Thousands of pro and anti-government protesters took to the streets of Nicaragua’s capital on Saturday, protesting and backing Nicaraguan President Daniel Ortega’s bid to remain in power.
At least 12 people were injured — three policemen and nine protesters — and some vehicles were damaged, political leaders and media said.
Chanting “Democracy yes, dictatorship no!” mainly peaceful Ortega opponents numbered at 50,000 by organizers marched in Managua against his controversial reelection plans, even as thousands of the president’s supporters gathered for their own demonstration.
Most of the injuries occurred when Ortega opponents, walking on the roads out of the city after their rally, clashed with government supporters who were converging for their own march, the political leaders and local reports said.
Security was heavy in the capital following provocative gestures earlier in the week by both sides, which suggested there could be clashes between the two demonstrating groups when they march in the city.
Addressing pro-government marchers, Ortega made an appeal for calm, telling his opponents: “We don’t expect you to say that you love us, but simply use your head … instability and confrontation is not the way to go.”
Many in the opposition event waved blue-and-white Nicaragua national flags. They included supporters of opposition political parties, thousands of whom flooded into the city from the countryside to protest, as well as business groups and representatives of the powerful Catholic Church.
“We do not want violence,” read one banner held up during the 6km march that culminated at the offices of the Supreme Court. Among the demonstrators were former president Arnoldo Aleman and former world boxing champion Alexis Arguello.
“This is a triumph for democracy,” said Violeta Granera, director of the civil society group Movement for Nicaragua. She accused Ortega of “abuse of power” and of wanting to “dismantle the fragile [public] institutions.”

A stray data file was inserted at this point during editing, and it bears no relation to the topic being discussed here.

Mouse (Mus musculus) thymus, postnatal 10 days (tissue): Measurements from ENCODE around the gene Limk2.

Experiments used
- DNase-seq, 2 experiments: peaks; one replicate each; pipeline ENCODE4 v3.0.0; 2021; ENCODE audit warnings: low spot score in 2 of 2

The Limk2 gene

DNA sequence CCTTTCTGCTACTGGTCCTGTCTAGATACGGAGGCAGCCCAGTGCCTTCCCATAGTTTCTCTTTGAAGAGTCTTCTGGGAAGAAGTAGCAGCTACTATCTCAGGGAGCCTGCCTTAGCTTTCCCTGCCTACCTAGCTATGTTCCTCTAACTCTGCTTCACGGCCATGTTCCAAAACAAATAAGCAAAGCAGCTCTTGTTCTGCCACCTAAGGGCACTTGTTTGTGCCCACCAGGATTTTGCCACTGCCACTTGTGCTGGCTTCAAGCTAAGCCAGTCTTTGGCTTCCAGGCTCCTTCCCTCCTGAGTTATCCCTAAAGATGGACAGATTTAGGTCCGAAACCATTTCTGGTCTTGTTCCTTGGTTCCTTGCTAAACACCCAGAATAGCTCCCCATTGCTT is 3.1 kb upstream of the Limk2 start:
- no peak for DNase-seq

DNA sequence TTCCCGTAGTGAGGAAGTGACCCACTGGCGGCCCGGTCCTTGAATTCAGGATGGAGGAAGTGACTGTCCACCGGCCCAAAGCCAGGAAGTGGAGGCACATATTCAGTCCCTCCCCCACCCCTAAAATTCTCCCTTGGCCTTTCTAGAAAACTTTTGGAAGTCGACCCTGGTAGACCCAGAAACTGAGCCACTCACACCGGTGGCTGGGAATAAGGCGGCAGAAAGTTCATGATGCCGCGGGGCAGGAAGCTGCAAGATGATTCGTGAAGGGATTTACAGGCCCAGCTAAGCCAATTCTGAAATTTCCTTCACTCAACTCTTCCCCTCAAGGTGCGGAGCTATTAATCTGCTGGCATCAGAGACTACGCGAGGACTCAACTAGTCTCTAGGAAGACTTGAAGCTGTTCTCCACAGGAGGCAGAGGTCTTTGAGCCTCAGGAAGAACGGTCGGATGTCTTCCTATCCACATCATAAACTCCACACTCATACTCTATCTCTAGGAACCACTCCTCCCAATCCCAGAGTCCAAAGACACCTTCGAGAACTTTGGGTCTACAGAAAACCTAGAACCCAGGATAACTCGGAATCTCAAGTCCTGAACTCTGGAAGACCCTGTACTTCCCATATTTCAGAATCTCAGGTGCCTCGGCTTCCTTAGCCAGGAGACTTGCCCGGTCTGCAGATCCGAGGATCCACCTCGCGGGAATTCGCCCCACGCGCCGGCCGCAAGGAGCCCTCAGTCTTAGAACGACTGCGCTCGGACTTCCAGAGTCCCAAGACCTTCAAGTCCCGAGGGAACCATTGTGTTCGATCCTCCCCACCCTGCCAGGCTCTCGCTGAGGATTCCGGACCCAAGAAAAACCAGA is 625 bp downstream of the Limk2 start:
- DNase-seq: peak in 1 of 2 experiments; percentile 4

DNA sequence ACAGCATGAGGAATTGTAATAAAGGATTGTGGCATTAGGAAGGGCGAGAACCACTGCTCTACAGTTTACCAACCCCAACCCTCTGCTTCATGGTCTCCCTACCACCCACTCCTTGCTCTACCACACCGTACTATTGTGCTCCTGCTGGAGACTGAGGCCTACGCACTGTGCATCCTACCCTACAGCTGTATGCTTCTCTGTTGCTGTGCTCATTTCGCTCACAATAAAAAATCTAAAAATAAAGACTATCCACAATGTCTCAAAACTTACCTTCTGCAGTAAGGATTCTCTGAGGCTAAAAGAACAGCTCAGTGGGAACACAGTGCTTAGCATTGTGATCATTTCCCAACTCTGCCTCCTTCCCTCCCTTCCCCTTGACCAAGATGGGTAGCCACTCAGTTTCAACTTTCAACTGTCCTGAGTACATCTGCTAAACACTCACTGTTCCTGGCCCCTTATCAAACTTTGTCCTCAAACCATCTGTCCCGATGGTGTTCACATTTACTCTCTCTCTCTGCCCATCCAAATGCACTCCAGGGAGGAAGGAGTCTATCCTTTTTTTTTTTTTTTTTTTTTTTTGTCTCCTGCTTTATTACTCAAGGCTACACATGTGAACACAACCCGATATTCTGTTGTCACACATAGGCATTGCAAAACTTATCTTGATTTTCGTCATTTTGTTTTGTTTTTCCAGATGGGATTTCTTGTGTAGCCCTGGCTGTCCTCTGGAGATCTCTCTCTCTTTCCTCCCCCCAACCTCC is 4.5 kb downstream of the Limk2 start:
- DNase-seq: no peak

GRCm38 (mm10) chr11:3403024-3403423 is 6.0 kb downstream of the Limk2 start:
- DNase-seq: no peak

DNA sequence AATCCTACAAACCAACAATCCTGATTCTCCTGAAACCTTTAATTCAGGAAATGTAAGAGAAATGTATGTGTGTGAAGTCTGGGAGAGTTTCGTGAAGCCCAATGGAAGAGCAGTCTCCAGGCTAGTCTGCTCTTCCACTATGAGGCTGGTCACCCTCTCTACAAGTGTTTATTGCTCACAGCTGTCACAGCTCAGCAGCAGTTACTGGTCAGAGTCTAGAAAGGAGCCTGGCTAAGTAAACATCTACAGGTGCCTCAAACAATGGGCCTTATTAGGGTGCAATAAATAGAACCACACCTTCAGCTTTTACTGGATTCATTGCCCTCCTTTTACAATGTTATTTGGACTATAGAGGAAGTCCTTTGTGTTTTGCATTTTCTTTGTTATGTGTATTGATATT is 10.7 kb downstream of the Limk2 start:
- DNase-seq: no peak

The two marches originally had been called for the same time on nearly the same route, but the risk of violence prompted the pro-government rally to be moved to the afternoon.
More than 7,000 police, including heavily armed riot police, were deployed in the capital to ensure order.
The opposition demonstration concluded without serious incident in the city’s southeast, but Managua remained tense as several thousand Sandinistas gathered to show their support for Ortega.
At least one homemade mortar was fired into the air at the Sandinista march, and several young men were seen marching with bandanas covering their faces.
The government said it hoped to bring some 300,000 people out into the streets to outshine the opposition march, but local media reported far smaller numbers.
Thousands were seen filing into the city, however, to lend support to Ortega and his bid for more victories against the conservatives, which were voted out of power three years ago.
Ortega led the 1979 Sandinista uprising that ousted the regime of US-backed dictator Anastasio Somoza, after 45 years of oppressive rule.
The leftist Ortega, who served as president from 1985 to 1990, was elected to office again in 2006.
Tension has been building since the ruling Sandinista party’s crushing win in mayoral elections a year ago, which the opposition charged were riddled with fraud, and a Supreme Court ruling last month that cleared the way for Ortega to seek reelection in 2011.
Ortega defended his right to reelection, saying: “only the people can decide with their vote” who will be the next president. He warned that the Sandinista party “will not let itself be shackled ever again.”
Securing the ability to seek reelection has been a key strategy for leftist regional allies like Venezuelan President Hugo Chavez, Ecuadorean President Rafael Correa in Ecuador and Bolivian President Evo Morales in Bolivia, among others. President Manuel Zelaya in Honduras was thought to have been developing such plans when an army-backed coup toppled him in June.
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